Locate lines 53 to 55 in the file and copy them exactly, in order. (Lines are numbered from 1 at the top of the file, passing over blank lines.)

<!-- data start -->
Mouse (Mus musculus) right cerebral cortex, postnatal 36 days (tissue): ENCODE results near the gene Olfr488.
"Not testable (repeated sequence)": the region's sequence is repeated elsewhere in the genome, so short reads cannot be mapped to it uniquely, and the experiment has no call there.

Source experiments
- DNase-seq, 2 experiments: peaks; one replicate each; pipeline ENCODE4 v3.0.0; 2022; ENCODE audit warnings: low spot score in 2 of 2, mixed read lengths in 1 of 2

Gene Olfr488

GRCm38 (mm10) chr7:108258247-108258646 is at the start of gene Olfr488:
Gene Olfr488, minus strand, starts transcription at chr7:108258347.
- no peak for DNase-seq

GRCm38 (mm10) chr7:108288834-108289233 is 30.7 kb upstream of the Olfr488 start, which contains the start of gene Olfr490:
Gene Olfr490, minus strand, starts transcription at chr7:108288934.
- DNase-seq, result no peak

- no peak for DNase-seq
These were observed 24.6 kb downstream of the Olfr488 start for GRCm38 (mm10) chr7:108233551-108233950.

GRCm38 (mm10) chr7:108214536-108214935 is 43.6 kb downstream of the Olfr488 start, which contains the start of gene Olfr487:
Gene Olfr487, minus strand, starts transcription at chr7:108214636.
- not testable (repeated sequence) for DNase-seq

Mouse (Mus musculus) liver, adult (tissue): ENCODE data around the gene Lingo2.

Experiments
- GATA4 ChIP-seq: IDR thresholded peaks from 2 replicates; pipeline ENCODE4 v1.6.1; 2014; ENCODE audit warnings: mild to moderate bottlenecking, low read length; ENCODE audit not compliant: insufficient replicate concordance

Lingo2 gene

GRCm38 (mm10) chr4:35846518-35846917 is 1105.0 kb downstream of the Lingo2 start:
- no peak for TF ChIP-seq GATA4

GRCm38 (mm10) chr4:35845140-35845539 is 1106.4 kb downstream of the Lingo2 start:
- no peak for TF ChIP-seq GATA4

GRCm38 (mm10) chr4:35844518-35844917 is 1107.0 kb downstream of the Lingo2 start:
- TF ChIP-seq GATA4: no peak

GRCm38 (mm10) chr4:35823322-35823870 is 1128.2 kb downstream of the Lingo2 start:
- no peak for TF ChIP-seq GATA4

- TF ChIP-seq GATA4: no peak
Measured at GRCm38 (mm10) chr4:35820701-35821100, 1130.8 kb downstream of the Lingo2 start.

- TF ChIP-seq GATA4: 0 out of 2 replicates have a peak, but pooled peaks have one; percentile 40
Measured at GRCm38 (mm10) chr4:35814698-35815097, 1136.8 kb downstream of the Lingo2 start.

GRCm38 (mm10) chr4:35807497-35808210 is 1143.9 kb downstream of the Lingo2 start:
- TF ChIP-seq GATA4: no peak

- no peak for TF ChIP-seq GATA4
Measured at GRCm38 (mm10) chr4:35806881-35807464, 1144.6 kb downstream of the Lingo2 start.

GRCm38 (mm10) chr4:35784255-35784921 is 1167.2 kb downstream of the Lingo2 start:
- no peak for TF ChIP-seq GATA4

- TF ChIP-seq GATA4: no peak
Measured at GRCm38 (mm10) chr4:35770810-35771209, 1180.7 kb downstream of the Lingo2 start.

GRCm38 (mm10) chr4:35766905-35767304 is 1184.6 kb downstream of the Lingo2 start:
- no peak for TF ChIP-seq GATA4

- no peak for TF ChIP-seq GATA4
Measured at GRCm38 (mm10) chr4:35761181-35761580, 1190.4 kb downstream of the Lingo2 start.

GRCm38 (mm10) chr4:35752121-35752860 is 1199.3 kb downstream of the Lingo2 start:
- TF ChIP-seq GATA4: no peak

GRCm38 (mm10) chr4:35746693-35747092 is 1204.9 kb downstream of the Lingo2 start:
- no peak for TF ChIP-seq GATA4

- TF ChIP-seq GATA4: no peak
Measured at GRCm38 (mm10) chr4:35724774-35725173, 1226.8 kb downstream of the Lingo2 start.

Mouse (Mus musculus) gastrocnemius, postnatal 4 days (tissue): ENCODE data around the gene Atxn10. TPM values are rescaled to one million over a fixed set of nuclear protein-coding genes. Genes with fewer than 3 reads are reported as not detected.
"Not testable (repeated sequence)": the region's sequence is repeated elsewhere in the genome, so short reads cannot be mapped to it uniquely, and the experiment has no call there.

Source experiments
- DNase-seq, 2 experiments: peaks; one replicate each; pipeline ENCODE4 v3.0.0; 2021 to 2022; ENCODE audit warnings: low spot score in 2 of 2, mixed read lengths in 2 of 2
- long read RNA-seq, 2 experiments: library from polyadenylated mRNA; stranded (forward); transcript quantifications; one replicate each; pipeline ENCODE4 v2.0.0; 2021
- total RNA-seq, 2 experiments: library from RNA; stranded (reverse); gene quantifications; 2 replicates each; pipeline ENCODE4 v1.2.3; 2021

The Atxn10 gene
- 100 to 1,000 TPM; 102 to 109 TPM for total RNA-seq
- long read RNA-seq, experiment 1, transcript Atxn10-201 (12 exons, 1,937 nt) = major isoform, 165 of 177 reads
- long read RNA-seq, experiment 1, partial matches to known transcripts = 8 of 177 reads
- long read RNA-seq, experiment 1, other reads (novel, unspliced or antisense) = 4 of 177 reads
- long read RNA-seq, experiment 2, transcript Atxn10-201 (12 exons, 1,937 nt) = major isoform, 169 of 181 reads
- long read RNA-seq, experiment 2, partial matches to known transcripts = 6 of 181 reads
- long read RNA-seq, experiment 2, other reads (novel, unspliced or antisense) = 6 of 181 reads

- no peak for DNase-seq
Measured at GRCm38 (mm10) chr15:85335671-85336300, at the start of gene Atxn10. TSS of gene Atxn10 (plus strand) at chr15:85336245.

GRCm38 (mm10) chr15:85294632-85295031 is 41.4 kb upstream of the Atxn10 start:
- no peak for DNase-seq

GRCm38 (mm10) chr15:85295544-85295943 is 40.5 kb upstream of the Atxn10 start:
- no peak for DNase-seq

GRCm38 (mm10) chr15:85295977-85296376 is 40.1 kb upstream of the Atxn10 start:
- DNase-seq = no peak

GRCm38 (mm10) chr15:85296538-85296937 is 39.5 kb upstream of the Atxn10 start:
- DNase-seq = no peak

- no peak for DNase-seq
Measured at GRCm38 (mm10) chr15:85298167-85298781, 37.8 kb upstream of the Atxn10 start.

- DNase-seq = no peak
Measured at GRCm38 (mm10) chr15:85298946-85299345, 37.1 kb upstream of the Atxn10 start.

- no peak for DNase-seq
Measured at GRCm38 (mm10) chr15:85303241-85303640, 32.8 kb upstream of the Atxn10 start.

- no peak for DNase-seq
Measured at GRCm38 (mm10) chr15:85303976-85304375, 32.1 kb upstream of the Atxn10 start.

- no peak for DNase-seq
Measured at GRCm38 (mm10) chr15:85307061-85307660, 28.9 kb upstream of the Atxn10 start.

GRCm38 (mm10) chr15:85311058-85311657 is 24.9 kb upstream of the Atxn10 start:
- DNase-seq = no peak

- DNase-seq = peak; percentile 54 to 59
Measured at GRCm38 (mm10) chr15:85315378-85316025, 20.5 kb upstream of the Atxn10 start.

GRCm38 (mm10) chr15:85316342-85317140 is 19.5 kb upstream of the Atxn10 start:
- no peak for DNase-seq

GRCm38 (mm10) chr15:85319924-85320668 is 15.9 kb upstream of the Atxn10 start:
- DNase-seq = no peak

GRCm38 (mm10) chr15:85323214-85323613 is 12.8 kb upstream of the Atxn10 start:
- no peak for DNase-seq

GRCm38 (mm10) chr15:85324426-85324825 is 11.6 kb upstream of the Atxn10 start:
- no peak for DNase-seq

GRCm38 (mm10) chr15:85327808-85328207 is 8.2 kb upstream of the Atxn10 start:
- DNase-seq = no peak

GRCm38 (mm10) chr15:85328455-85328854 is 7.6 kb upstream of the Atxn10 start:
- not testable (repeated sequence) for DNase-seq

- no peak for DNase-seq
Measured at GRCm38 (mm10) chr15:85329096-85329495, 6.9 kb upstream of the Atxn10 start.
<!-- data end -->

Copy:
Source experiments
- DNase-seq, 2 experiments: peaks; one replicate each; pipeline ENCODE4 v3.0.0; 2021 to 2022; ENCODE audit warnings: low spot score in 2 of 2, mixed read lengths in 2 of 2
- long read RNA-seq, 2 experiments: library from polyadenylated mRNA; stranded (forward); transcript quantifications; one replicate each; pipeline ENCODE4 v2.0.0; 2021